A state appellate court in Florida has affirmed the decision of a trial court that adjudicated a 16-year-old girl, A.H., a delinquent based on her violation of the state’s anti-child pornography statute. The law in question, Section 827.071.(3), prohibits one from producing, directing or promoting a photograph or representation that the person knows to include sexual conduct of a child.
The charges against A.H. were based on digital photos A.H. and her 17-year-old boyfriend took of themselves “engaged in sexual behavior.” The photos were never shown to a third party, but A.H. e-mailed them to the boyfriend’s personal account.
At the trial court level, A.H. moved to dismiss the charges, arguing that the Florida statute was unconstitutional as applied to her. She contended that, because the photographs were not actually distributed to a third party and the other participant in the photos was an older minor, her right to privacy was implicated and that criminal prosecution was not the least intrusive means of furthering a compelling state interest.
The trial court ruled that there was a compelling state interest in preventing the production of the photographs and criminal prosecution was the least intrusive means of furthering the state’s compelling interest. The appellate court agreed, and further determined that the privacy provision of the state constitution did not protect A.H.’s behavior.
At the heart of the case was the court’s determination that A.H. had no reasonable expectation of privacy in the photographs. First, the decision to take the photographs and to keep a record that may be shown to people in the future weighed against a reasonable expectation of privacy. Second, because the persons in the photos were minors, they had no reasonable expectation that the photos would not be shared with others. The court stated that “[m]inors who are involved in a sexual relationship, unlike adults who may be involved in a mature committed relationship, have no reasonable expectation that their relationship will continue and that the photographs will not be shared with others intentionally or unintentionally.” Third, the fact that they had kept the photos private was immaterial: “The fact that these photographs may have or may not have been shown in no way affects the minor’s reasonable expectation that there was a distinct and real possibility that the other teenager involved would at some point make these photos public.”
The court went on to hold that even if A.H. had a reasonable expectation of privacy in the photos, the State had a compelling interest in seeing that the content of the photos, namely, minors engaged in sexually explicit activity “is never produced.” The court concluded that prosecution of the participants, regardless of their age, was the least intrusive means of furthering that compelling interest. Moreover, the court observed that “the statute was intended to protect minors like appellant and her co-defendant from their own lack of judgment.”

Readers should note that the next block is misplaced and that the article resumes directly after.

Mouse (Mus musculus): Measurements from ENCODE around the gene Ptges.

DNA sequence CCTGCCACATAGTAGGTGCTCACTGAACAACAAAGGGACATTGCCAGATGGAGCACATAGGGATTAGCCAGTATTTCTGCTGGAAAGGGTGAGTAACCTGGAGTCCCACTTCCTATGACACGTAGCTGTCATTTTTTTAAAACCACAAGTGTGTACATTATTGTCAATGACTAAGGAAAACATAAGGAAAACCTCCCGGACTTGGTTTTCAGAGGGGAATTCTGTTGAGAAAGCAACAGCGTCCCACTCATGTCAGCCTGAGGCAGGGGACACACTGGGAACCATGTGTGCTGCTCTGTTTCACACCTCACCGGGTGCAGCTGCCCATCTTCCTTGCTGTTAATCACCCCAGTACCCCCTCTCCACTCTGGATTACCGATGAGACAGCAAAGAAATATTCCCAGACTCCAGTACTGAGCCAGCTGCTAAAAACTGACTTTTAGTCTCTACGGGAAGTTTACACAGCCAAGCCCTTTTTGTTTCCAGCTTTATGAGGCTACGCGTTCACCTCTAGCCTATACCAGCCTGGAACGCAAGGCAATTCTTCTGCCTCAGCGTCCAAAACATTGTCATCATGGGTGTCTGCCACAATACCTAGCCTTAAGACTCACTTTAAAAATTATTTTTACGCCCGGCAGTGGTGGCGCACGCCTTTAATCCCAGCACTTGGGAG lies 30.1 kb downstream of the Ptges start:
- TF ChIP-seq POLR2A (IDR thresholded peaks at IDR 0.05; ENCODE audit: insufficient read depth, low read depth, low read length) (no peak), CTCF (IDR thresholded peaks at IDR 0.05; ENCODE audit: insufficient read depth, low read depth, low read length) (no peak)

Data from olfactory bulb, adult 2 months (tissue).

The court also addressed the significance of the fact that A.H. had e-mailed the photos to the boyfriend (who, you’ll remember was the other participant in the photos), concluding that that act would contribute to the widespread distribution of the photos:
Not only can the two computers be hacked, but by transferring the photos using the net, the photos may have been and perhaps still are accessible to the provider and/or other individuals. Computers also allow for long-term storage of information which may then be disseminated at some later date.
One of the judges on the three-judge panel lodged a vigorous dissent, arguing that the application of the statute against A.H. violated her constitutional right to privacy. Citing to the Florida constitution and previous case law, the dissenting judge noted the “clear constitutional mandate” of privacy giving rise to a right that applies to both adults and children alike.
The dissenting judge also criticized the majority opinion’s emphasis on the fact that A.H. had e-mailed the photos to the boyfriend:
That the Internet is easily hacked, as the majority says, is not material. The issue is whether the child intended to keep the photos private, not whether it would be possible for someone to obtain the photos against her will and thereby to invade her privacy. The majority states that the child “placed the photos on a computer and then, using the internet, transferred them to another computer,” as if to suggest that she left them out carelessly for anyone to find. That is not what happened. She sent the photos to her boyfriend at his personal e-mail address, intending to share them only with him.
So the case is problematic for a number of reasons. It certainly complicates the analysis as to what kind of privacy rights minors have. But it also raises a fundamental question as to how laws should be enforced to effectuate their purposes. If anti-child pornography statutes are intended to protect minors from exploitation, doesn’t it seem at least a bit anomalous to prosecute the very persons who are being exploited?
A.H. v. State, (Slip Op.) — So.2d —-, 2007 WL 120008 (Fla.App. 1 Dist. Jan. 19, 2007)